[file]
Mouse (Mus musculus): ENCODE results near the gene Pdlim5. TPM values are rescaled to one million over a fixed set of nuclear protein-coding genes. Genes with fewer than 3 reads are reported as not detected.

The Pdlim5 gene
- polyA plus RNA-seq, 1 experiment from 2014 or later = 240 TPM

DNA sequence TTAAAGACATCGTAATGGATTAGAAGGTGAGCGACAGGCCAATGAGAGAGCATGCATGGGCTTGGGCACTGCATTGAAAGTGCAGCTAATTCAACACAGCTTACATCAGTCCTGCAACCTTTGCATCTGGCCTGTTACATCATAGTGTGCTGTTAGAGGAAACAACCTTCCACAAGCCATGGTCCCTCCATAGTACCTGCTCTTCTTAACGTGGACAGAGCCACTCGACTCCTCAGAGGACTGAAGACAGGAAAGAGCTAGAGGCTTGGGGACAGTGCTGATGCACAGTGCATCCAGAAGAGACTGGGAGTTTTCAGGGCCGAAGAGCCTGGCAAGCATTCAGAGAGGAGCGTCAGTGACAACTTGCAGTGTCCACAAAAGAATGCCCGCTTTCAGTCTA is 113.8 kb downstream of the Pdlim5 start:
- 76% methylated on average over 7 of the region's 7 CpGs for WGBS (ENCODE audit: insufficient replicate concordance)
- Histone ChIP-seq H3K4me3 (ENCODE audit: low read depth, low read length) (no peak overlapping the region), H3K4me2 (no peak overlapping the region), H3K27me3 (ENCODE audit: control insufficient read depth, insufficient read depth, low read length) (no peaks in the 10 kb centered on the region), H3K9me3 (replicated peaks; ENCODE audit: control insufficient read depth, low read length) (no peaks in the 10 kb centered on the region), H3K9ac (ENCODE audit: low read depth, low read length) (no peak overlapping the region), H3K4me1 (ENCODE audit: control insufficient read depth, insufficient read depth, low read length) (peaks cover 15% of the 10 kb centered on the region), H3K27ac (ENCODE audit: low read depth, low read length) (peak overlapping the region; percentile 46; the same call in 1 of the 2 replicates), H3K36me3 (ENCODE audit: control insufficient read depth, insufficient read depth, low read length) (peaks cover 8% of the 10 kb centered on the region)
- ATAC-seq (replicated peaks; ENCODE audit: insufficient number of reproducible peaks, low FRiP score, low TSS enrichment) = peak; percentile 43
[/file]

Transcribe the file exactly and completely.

Mouse (Mus musculus): ENCODE results near the gene Pdlim5. TPM values are rescaled to one million over a fixed set of nuclear protein-coding genes. Genes with fewer than 3 reads are reported as not detected.

The Pdlim5 gene
- polyA plus RNA-seq, 1 experiment from 2014 or later = 240 TPM

DNA sequence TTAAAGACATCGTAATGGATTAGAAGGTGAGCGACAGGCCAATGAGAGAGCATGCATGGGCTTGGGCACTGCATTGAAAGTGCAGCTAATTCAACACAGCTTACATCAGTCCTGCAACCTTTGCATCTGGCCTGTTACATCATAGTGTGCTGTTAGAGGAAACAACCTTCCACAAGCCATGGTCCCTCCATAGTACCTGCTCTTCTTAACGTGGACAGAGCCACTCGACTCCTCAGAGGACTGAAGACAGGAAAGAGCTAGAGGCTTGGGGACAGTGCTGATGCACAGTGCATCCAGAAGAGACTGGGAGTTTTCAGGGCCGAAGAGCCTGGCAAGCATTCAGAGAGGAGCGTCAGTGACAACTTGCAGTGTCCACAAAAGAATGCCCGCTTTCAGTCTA is 113.8 kb downstream of the Pdlim5 start:
- 76% methylated on average over 7 of the region's 7 CpGs for WGBS (ENCODE audit: insufficient replicate concordance)
- Histone ChIP-seq H3K4me3 (ENCODE audit: low read depth, low read length) (no peak overlapping the region), H3K4me2 (no peak overlapping the region), H3K27me3 (ENCODE audit: control insufficient read depth, insufficient read depth, low read length) (no peaks in the 10 kb centered on the region), H3K9me3 (replicated peaks; ENCODE audit: control insufficient read depth, low read length) (no peaks in the 10 kb centered on the region), H3K9ac (ENCODE audit: low read depth, low read length) (no peak overlapping the region), H3K4me1 (ENCODE audit: control insufficient read depth, insufficient read depth, low read length) (peaks cover 15% of the 10 kb centered on the region), H3K27ac (ENCODE audit: low read depth, low read length) (peak overlapping the region; percentile 46; the same call in 1 of the 2 replicates), H3K36me3 (ENCODE audit: control insufficient read depth, insufficient read depth, low read length) (peaks cover 8% of the 10 kb centered on the region)
- ATAC-seq (replicated peaks; ENCODE audit: insufficient number of reproducible peaks, low FRiP score, low TSS enrichment) = peak; percentile 43